"Waking the Witch" as written by and Kate / Bush....
Wake up
A good morning, ma'am
Your early morning call
You must wake up
Wake up
Wake up, man!
Wake up, child!
Pay attention!
Come on, wake up!
Wake up, love!
We should make the night
But see your little lights alive
Stop that lying and sleeping in bed, get up!
(Ma needs a shower, get out of bed)
Little light
Can you not see that little light up there?
Over here
You still in bed?
Wake up, sleepy head!
We are of the going water and the gone
We are of water in the Holy Land of water
Don't you know you've kept him waiting
Look who's here to see you!

Listen to me, listen to me, baby!
Listen, baby, help me!
Baby, help me, help me!
Listen to me, talk to me!

You won't burn (red, red roses)
You won't bleed (pinks and posies)
Confess to me, girl (red, red roses, go down)

Spiritus Sanctus in nomine
Spiritus Sanctus in nomine
Spiritus Sanctus in nomine
Spiritus Sanctus in nomine

Poor little thing (red, red roses)
The blackbird (pinks and posies)
Wings in the water (red, red roses)
Go down (go down)
(Pinks and posies)

Deus et dei domino inferno
Deus et dei domino inferno
Deus et dei domino inferno
Deus et dei domino inferno

What is it, child?

Bless me, father, bless me father, for I have sinned

Help me, listen to me, listen to me, tell me (red, red roses)
Help me, baby, don't go (red, red ro)

I question your innocence
She's a witch
(Help this blackbird, there's a stone around my leg)
Ha, damn you, woman
(Help this blackbird, there's a stone around my leg)
What say you, good people
(Guilty, guilty, guilty)
Well, are you responsible for your actions?
(This blackbird)
Not guilty (help this blackbird)
Wake up the witch

Get out of the waves!
Get out of the water!

Lyrics submitted by weezerific:cutlery, edited by Mellow_Harsher

"Waking the Witch" as written by Kate Bush

Lyrics © Sony/ATV Music Publishing LLC

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Waking the Witch song meanings
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  • +5
    General Commentyou left out alot


    'Wake up!'
    'A good morning, ma'am. Your early morning call.'
    'You must wake up!'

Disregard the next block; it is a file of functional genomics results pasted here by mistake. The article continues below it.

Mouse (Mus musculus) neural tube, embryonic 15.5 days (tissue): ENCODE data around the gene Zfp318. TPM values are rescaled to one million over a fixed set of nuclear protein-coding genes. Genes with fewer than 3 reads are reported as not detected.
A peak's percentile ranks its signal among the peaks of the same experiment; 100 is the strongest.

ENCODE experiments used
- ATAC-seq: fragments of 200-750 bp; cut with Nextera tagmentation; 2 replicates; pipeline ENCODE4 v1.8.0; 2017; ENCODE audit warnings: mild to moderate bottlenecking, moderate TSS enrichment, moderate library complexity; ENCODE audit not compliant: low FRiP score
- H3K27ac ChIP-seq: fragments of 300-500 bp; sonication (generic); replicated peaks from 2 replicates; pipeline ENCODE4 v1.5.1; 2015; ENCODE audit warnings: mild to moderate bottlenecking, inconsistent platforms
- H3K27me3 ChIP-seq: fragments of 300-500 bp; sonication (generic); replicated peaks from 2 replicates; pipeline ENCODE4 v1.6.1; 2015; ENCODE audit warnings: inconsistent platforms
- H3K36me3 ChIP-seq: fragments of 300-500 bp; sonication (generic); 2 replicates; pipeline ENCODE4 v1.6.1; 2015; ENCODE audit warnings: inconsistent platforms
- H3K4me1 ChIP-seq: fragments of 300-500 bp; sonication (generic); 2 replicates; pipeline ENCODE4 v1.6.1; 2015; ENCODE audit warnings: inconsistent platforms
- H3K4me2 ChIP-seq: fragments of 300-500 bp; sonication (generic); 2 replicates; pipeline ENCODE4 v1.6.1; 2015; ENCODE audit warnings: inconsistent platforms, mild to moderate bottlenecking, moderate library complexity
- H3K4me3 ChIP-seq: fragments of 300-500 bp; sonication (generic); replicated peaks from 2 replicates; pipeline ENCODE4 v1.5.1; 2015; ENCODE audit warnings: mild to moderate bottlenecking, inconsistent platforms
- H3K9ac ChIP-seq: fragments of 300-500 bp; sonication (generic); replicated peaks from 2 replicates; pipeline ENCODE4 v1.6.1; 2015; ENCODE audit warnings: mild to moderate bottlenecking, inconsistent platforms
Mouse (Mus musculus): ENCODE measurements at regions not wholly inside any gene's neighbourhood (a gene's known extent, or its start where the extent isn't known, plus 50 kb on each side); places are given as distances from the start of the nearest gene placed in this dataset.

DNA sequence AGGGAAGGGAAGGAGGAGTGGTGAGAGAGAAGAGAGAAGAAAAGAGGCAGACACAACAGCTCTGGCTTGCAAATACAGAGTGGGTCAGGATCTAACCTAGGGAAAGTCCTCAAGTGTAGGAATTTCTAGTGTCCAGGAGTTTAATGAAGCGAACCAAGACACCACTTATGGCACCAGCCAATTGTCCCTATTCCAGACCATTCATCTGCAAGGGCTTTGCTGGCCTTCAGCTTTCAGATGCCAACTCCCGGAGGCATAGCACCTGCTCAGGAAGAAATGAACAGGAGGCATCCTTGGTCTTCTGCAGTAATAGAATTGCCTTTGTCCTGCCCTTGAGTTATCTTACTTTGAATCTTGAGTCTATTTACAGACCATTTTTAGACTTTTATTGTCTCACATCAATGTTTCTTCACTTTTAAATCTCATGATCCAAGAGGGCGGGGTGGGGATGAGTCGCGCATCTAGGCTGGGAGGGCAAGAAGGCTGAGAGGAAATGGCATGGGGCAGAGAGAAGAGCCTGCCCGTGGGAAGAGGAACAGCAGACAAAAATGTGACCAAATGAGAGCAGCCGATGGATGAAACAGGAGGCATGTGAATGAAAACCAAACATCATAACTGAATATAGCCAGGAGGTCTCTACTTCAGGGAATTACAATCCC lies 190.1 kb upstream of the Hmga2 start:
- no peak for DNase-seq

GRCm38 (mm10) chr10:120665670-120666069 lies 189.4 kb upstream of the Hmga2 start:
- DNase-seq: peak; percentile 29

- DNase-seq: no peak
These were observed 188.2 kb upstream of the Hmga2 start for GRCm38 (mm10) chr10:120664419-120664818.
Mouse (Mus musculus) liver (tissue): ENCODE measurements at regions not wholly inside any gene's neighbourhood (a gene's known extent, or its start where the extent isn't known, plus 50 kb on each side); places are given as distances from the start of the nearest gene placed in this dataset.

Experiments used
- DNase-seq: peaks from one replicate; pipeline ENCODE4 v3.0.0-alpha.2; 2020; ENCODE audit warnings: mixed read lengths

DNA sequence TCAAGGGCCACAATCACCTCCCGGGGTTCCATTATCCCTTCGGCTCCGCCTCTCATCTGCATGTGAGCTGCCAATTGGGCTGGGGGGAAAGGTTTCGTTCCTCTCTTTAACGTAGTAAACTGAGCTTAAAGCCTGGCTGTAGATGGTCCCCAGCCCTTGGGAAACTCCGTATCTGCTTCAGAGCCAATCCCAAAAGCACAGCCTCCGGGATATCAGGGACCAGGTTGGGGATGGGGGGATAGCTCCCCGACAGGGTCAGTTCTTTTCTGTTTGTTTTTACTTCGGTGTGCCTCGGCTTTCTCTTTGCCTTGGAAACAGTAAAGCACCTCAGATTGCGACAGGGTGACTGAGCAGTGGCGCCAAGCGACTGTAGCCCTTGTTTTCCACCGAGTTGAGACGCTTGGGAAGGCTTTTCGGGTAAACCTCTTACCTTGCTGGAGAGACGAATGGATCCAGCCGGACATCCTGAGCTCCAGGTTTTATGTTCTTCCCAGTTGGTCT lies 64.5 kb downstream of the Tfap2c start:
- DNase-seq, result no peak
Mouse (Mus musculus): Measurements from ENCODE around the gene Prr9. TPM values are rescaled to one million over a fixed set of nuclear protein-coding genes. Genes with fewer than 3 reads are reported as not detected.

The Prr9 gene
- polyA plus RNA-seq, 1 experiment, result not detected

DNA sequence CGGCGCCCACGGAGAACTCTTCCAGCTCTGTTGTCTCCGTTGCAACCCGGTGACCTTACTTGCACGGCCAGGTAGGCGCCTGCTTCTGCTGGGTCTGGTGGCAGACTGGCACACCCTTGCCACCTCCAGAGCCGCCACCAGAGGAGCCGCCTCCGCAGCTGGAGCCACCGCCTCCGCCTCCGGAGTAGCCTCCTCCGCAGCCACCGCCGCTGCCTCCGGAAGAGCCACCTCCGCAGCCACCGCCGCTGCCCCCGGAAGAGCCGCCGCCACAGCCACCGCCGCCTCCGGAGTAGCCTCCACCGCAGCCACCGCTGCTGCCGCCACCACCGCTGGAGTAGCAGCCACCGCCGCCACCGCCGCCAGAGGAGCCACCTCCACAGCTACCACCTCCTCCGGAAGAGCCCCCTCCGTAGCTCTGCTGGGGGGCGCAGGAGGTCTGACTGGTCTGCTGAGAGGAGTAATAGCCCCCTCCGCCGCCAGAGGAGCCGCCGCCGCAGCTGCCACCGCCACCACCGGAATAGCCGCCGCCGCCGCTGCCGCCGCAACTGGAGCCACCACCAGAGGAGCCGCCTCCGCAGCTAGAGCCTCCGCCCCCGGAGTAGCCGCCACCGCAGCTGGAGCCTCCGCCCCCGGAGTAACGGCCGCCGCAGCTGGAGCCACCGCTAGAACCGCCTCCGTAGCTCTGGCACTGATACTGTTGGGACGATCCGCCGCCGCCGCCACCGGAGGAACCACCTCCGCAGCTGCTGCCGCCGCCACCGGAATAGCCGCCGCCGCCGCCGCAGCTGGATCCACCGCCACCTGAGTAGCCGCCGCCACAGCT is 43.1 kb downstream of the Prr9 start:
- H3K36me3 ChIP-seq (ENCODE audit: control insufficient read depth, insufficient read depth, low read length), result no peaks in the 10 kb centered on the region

'[titter] Wake up! [titter]'
    'Wake up, man!'
    'Wake up, child! Pay attention!'
    'Come on, wake up!'
    'Wake up, love!'
    'We should make the night, but see your little light's alive!'
    'Stop that lyin' and a-sleepin' in bed--get up!'
    'Ma needs a shower. Get out of bed!' [words uncertain]
    'Little light...'
    'Can you not see that little light up there?'
    'Over here!'
    'You still in bed?'
    'Wake up, sleepy-head!'
    'We are of the going water and the gone. We are of water in the holy land of water'
    'Don't you know you've kept him waiting?'
    'Look who's here to see you!'

    'Listen to me, listen to me, baby. Listen, baby, help me,
    baby! Help me, help me! Listen to me, talk to me!'
    'You won't burn.'
    'Red, red roses.'
    'You won't bleed.'
    'Pinks and posies.'
    'Confess to me, girl.'
    'Red, red roses,'*
    'Go down!'

    'Spiritus sanctus in nomine...[inaudible]'
    'Spiritus sanctus in nomine...[inaudible]'
    'Spiritus sanctus in nomine...[inaudible]'
    'Spiritus sanctus in nomine...[inaudible]'
    'Poor little thing,'
    'Red, red roses,'
    'The blackbird!'
    'Pinks and posies.'
    'Wings in the water,'
    'Red, red roses, Go down,'**
    'Go down.'
    'Pinks and posies.'

    'Deus et dei domino...[inaudible]'
    'Deus et dei domino...[inaudible]'
    'Deus et dei domino...[inaudible]'
    'Deus et dei domino...[inaudible]'
    'What is it, child?'
    'Bless me, father, bless me, father, for I have sinned.'
    'Red, red roses!'
    'Help me, listen to me!'
    'Red, red rose!'
    'I question your innocence!'
    'Help this blackbird!'
    'She's a witch!'
    'There's a stone around my leg.'
    'Uh! Damn you, woman!'
    'Help this blackbird!
    There's a stone around my leg.'
    'What say you, good people?'
    'Guilty! Guilty! Guilty!'
    'Help this blackbird!'
    'I am responsible for your actions.'
    'Not guilty!'
    'Help this blackbird!'
    'Wake (of) the witch!'
    'Get out of the waves! Get out of the water!'

    rainethbowon August 23, 2002   Link
  • +3